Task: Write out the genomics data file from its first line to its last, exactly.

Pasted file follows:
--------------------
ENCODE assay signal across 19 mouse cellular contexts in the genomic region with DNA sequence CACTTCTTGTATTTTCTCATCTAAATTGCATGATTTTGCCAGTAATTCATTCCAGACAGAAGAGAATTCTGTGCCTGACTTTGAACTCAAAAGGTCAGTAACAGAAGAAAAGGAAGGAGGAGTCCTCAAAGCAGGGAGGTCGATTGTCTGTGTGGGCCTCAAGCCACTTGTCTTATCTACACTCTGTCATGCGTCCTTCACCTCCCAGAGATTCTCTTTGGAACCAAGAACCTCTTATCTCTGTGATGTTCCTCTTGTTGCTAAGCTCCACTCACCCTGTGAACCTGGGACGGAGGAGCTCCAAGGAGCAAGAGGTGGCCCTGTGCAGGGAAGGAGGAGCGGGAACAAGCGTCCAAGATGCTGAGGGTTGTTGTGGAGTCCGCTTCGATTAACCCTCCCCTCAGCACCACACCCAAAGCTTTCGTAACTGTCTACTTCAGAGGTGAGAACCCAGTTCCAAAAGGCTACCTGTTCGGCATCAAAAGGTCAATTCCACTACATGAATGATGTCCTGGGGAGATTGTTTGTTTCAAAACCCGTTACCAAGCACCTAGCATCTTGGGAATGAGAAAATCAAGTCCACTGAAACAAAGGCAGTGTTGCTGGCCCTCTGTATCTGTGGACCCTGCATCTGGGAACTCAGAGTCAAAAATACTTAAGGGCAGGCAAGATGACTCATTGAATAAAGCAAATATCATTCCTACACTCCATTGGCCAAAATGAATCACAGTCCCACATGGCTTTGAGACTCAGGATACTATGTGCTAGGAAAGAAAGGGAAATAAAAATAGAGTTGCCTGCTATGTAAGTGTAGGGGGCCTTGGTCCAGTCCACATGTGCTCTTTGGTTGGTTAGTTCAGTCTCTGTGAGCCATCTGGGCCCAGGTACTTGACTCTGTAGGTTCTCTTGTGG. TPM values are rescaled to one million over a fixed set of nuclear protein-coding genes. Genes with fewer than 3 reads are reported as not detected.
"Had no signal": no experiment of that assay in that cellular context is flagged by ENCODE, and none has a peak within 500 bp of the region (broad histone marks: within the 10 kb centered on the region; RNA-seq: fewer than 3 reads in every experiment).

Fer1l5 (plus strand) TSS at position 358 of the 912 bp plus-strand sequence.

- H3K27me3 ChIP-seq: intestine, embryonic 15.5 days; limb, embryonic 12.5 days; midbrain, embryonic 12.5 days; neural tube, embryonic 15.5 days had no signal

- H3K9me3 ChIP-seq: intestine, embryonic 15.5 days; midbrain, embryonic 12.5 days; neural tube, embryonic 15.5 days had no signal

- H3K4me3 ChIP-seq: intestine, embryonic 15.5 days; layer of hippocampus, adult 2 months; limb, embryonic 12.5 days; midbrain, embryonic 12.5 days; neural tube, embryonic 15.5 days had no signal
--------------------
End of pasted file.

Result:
ENCODE assay signal across 19 mouse cellular contexts in the genomic region with DNA sequence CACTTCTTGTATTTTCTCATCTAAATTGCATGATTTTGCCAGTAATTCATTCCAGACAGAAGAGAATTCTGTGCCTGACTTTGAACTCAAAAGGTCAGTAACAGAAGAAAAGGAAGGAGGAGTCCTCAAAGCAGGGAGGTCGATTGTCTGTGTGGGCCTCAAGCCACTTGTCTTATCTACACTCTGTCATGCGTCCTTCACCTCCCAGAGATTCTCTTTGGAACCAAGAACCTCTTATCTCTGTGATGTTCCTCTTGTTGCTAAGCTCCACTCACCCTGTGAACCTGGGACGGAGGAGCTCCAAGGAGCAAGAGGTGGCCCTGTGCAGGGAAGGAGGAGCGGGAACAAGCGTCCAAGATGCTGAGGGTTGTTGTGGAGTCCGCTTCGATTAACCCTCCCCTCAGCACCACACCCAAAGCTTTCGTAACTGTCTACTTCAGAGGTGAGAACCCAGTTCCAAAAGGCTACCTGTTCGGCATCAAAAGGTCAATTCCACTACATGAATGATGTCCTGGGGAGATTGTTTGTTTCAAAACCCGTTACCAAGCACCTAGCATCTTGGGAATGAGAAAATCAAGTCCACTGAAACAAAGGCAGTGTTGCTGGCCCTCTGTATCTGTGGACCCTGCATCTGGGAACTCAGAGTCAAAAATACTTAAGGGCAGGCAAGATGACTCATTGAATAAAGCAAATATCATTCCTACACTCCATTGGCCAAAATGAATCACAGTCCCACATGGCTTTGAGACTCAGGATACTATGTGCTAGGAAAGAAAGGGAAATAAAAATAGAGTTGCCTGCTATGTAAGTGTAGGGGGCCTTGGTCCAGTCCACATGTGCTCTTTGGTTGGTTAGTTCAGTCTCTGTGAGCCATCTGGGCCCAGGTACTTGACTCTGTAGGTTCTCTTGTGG. TPM values are rescaled to one million over a fixed set of nuclear protein-coding genes. Genes with fewer than 3 reads are reported as not detected.
"Had no signal": no experiment of that assay in that cellular context is flagged by ENCODE, and none has a peak within 500 bp of the region (broad histone marks: within the 10 kb centered on the region; RNA-seq: fewer than 3 reads in every experiment).

Fer1l5 (plus strand) TSS at position 358 of the 912 bp plus-strand sequence.

- H3K27me3 ChIP-seq: intestine, embryonic 15.5 days; limb, embryonic 12.5 days; midbrain, embryonic 12.5 days; neural tube, embryonic 15.5 days had no signal

- H3K9me3 ChIP-seq: intestine, embryonic 15.5 days; midbrain, embryonic 12.5 days; neural tube, embryonic 15.5 days had no signal

- H3K4me3 ChIP-seq: intestine, embryonic 15.5 days; layer of hippocampus, adult 2 months; limb, embryonic 12.5 days; midbrain, embryonic 12.5 days; neural tube, embryonic 15.5 days had no signal